Getting into some of the more important "particulars" on the Smith vs Nicole case, supposedly there was bruising in her "nether" parts, which leaves doubt as to his claims that the sex was totally consensual. Just the same, that could be explained away from the heat of passion and from the awkwardness of the place. (not that I would know anything about something like that!) But, as Shoshana intimated, once a woman says the words "stop" or "no" then any continuance on the part of the man means a rape has legally occurred. Thing is, the other witnesses in the van including the Filipino driver said that no such words were uttered by her. Basically, the judge disregarded their testimony. It seems the judge felt that her level of inebriation all by itself meant that she did not have the ability to say no, therefore, Smith is guilty of having sex with an unconcious woman? Seems like a judicial "leap" to me. Then again, the judge wasn't there, so it looks like he used his "special omnicient powers" that judges here are apparently empowered to use when there are no eye-witnesses around to corroborate their verdicts.
Shoshana, rape is a strong word. Like most things in life, there are shades of gray in this case. The judge whopped this kid with the stiffest penalty he could muster, 40 years, basically a death sentence. The best Smith can hope for is a sentence reduced for good behavior, or perhaps an early out through suicide. For me, I would opt for the latter. I am sure he is strongly considering ending his own life about now. I hope he doesn't, because as long as their is life there is hope. Still, prisons here are some of the worst in the world.
Getting back to the judge, he is obviously a simpleton. That was my own judgment of him based on his hyperbolic description of "the crime," which he used to rationalize his ridiculously harsh sentence. A "good" judge is supposed to be thoughtful, thus, before levying such a terrible fate upon someone all extenuating circumstances are supposed to be considered. First of all, he believed nothing from Smith's side, while on the other hand he gave "Nicole" every benefit of the doubt. Smith has no record of ever having done anything violent to anyone before. In most "civilized" places to give 40 years, or life, as punishment, means the judge believes the convicted is likely to do the crime again, yet there is nothing on record or in Smith's demeanor that would lead to such a conclusion.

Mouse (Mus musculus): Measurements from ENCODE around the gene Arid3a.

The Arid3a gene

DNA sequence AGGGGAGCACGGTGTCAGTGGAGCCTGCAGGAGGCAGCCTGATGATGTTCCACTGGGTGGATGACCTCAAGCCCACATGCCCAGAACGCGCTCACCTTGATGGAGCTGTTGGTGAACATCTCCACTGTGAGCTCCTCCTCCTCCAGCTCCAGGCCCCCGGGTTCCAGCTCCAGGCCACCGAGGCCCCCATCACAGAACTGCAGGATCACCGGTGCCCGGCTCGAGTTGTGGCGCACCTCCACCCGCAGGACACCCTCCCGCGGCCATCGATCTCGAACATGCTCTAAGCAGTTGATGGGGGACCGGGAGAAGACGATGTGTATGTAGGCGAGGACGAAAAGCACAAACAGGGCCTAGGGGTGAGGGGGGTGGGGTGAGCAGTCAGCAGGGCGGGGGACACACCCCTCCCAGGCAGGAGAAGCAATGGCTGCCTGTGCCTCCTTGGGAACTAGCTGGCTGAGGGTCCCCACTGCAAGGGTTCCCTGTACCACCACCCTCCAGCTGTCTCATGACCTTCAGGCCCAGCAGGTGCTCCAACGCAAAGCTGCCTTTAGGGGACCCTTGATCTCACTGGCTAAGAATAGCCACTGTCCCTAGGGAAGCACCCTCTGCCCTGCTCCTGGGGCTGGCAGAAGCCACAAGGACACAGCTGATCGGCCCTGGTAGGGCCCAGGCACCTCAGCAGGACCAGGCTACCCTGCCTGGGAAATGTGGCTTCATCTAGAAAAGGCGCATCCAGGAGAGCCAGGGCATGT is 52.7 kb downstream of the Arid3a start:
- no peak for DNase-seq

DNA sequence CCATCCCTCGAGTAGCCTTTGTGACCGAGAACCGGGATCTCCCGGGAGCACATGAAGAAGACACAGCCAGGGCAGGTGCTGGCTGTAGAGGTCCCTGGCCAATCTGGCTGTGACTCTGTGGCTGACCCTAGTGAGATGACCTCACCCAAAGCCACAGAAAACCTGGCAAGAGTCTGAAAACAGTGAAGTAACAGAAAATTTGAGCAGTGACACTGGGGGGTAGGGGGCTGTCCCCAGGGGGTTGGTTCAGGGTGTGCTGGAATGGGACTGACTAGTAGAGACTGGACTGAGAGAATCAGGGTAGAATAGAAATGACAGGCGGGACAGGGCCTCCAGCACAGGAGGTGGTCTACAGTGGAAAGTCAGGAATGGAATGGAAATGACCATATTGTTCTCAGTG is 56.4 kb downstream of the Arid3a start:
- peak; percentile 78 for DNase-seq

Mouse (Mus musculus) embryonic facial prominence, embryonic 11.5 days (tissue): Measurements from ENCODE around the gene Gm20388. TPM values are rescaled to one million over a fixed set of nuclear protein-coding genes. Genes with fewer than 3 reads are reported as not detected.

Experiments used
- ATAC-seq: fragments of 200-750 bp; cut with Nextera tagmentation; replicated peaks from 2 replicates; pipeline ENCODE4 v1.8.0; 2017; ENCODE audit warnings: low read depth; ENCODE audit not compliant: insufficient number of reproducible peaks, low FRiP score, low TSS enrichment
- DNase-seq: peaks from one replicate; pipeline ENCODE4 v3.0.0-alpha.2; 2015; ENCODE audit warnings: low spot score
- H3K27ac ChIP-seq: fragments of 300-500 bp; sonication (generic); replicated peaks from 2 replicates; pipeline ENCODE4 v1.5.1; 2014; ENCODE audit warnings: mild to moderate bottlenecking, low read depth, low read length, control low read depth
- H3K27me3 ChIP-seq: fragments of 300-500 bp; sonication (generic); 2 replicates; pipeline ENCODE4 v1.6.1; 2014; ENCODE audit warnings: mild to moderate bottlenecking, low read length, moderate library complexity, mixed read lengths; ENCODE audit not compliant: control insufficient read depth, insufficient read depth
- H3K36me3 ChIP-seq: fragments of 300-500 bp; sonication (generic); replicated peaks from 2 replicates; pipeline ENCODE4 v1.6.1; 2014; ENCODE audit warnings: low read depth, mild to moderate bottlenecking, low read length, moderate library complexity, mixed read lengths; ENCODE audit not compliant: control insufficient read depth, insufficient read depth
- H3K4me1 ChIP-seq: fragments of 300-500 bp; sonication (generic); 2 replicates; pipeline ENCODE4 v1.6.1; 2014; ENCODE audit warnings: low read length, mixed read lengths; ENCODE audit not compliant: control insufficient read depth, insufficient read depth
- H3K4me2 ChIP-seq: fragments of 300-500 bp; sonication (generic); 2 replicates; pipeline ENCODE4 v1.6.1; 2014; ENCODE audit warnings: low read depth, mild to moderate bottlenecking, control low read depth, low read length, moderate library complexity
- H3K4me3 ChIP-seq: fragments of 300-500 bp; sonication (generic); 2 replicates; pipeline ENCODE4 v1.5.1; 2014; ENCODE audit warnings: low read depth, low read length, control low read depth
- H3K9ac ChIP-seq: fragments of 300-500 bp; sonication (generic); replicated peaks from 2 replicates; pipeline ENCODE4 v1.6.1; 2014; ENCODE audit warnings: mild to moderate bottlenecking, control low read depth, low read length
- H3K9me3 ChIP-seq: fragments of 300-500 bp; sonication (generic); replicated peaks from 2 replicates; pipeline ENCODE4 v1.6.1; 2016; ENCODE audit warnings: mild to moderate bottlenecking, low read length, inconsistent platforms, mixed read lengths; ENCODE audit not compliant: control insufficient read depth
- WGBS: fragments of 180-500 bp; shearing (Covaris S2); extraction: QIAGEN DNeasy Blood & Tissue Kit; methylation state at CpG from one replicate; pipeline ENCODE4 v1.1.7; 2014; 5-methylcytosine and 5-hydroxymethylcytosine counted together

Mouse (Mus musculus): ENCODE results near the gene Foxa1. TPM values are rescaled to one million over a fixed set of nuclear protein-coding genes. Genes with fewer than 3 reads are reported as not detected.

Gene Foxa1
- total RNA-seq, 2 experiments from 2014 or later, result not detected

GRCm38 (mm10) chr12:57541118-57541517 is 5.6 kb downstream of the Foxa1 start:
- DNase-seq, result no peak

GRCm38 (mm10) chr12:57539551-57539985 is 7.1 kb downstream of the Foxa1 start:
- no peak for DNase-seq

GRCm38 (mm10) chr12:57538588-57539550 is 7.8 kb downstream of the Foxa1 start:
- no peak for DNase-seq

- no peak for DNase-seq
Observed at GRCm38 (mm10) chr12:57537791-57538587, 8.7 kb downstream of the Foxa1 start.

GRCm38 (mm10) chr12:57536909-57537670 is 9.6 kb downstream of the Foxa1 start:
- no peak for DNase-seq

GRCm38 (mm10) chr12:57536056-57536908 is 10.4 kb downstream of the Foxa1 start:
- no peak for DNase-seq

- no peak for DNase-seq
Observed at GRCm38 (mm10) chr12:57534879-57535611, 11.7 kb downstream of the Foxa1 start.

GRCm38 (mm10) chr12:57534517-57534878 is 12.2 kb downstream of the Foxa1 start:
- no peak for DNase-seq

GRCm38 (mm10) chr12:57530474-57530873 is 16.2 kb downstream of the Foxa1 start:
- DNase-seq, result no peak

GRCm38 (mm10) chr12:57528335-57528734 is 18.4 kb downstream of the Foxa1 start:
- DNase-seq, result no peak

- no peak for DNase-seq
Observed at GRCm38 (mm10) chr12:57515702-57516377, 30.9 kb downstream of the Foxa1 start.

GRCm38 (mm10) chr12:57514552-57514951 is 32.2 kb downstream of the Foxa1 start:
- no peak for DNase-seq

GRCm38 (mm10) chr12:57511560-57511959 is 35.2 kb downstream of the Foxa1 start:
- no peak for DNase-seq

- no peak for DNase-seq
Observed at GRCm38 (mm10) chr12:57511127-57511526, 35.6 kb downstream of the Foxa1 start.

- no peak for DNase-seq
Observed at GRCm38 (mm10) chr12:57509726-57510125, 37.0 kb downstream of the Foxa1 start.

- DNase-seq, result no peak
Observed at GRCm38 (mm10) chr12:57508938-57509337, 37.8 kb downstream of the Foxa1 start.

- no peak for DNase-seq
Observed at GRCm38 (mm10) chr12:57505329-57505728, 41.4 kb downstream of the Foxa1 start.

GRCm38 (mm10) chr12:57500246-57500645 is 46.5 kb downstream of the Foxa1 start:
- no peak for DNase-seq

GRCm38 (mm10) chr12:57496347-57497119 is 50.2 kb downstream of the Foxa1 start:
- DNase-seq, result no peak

Smith's new legal team (he fired his original attorney) is now starting into the appeals process. Personally, from what I've seen and from what I know of the justice system here, unless his people pay someone off Smith is doomed.
To give this thing perspective, in the States virtually no one is even aware of this case. Here, everyone knows about it. Its a "little picture" event everywhere outside of the Philippines. Here, its not a case of a 21 year old American male who is supposed to have taken advantage of a 23 year old female. In the US it is at most a topic of passing human interest, while here, it is a subject of great interest all the way to the president. By the way, she's already expressed her "satisfaction" that "justice was done," even before all the appeals hoops have been jumped through. You can't tell me that after hearing the "top dog" voice such a thing that any appeals judge isn't going to be influenced.
After seeing all this played out, after seeing the extreme dislike and resentment displayed in much of the government for Americans, if I had my way, I would end all military affilation and aide to this place. Half of what we donate is pocketed anyway, and virtually none of our military consel is listened to or acted upon. The war on terror be damned. Who needs this shit?
Tuesday, December 05, 2006
It’s entirely possible that LCpl Smith actually raped his accuser. I don’t know—I wasn’t there. Marines, and other young men, have pushed themselves on young ladies before and this won’t be the last time, if that is indeed what happened. But the evidence that I read about used to sentence the 21-year-old to 40 years in a hellish Philippine prison cell probably wouldn’t have even resulted in a trial in most places in the US and Europe.